اَللّٰھُمَّ صَلِّ عَلٰی مُحَمَّدٍ وَّعَلٰی اٰلِ مُحَمَّدٍ کَمَا صَلَّیْتَ عَلٰی اِبْرَاھِیْمَ وعَلٰی اٰلِ اِبْرَاہِیْمَ اِنَّکَ حَمِیْدٌ مَّجِیْدٌ
اَللّٰھُمَّ بَارِکْ عَلٰی مُحَمَّدٍ وَّعَلٰی آلِ مُحَمَّدٍ کَمَا بَارَکْتَ عَلٰی اِبْرَاھِیْمَ وعَلٰی اٰلِ اِبْرَاہِیْمَ اِنَّکَ حَمِیْدٌ مَّجِیْدٌ
“O Allah; Bless Muhammadsa and his people, as You blessed Abrahamas and his people. You are indeed the Praiseworthy, the Exalted.
“O Allah; Prosper Muhammadsa and his people, as You prospered Abrahamas and his people. You are indeed the Praiseworthy, the Exalted.
The Arabic word for “people” here is “aal”, which connotes both physical and spiritual progeny and so, Ahmadi Muslims are constantly engaged in prayers for both blessed groups of people. This is a prayer that is offered in every single rak‘ah of obligatory prayer as well.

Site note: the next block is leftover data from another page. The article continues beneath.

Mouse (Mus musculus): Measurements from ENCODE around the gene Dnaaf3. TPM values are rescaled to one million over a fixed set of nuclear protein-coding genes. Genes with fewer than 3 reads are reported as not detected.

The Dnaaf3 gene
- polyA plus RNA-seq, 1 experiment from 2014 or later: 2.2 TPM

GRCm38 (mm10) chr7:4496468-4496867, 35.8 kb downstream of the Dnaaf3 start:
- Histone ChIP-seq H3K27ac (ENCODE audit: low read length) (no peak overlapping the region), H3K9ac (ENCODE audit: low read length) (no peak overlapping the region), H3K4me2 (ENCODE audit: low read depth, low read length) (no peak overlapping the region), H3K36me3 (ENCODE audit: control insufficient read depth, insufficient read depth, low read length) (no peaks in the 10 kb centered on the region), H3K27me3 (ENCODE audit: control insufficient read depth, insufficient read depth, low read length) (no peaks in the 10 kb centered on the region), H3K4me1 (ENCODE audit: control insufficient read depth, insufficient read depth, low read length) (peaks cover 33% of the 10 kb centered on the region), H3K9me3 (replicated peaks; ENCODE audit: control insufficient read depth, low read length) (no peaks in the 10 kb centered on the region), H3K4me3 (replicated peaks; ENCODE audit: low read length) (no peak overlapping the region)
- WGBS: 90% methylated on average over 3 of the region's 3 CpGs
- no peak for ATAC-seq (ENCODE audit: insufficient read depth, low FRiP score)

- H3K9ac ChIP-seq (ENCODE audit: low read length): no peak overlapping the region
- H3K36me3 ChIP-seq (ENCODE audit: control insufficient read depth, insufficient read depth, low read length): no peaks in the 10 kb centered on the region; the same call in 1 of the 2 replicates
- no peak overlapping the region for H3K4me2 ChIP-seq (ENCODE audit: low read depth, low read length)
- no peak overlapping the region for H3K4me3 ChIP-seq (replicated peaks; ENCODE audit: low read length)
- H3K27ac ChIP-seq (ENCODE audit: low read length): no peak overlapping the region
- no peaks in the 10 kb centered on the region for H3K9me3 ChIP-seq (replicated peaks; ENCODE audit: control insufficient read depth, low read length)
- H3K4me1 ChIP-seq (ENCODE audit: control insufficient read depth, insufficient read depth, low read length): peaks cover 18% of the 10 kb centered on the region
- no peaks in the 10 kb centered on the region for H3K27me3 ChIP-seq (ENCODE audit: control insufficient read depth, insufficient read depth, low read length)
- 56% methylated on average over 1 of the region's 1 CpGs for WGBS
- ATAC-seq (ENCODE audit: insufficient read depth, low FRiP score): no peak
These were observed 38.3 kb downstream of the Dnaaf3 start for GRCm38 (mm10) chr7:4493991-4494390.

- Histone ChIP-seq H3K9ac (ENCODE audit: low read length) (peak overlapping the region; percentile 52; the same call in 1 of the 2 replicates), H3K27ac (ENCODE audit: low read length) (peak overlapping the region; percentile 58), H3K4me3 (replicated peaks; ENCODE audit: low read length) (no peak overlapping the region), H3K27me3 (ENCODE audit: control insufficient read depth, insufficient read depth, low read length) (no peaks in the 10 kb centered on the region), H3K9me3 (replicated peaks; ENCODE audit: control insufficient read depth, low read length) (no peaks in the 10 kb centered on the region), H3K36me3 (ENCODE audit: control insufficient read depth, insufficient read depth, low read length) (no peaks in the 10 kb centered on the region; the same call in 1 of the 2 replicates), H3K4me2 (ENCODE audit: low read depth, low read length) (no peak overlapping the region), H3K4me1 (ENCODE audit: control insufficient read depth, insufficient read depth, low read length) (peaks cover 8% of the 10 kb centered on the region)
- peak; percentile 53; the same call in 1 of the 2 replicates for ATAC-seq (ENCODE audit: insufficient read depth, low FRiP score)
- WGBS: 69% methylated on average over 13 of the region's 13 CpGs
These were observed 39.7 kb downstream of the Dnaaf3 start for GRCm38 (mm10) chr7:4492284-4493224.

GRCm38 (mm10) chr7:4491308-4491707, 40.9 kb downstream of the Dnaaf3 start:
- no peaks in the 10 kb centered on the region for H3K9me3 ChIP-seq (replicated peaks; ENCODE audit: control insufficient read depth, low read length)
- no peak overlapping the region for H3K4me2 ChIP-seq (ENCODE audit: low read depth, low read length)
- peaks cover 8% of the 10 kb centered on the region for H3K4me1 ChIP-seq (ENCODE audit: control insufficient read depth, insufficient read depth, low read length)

Hence, while Muharram is a special time for remembering and honoring the blessed family members of Prophet Muhammadsa who were martyred at Karbala for the rest of the Muslim world as well, through Durood, Ahmadi Muslims are constantly praying for these noble souls dozens of times a day, every single day throughout the year.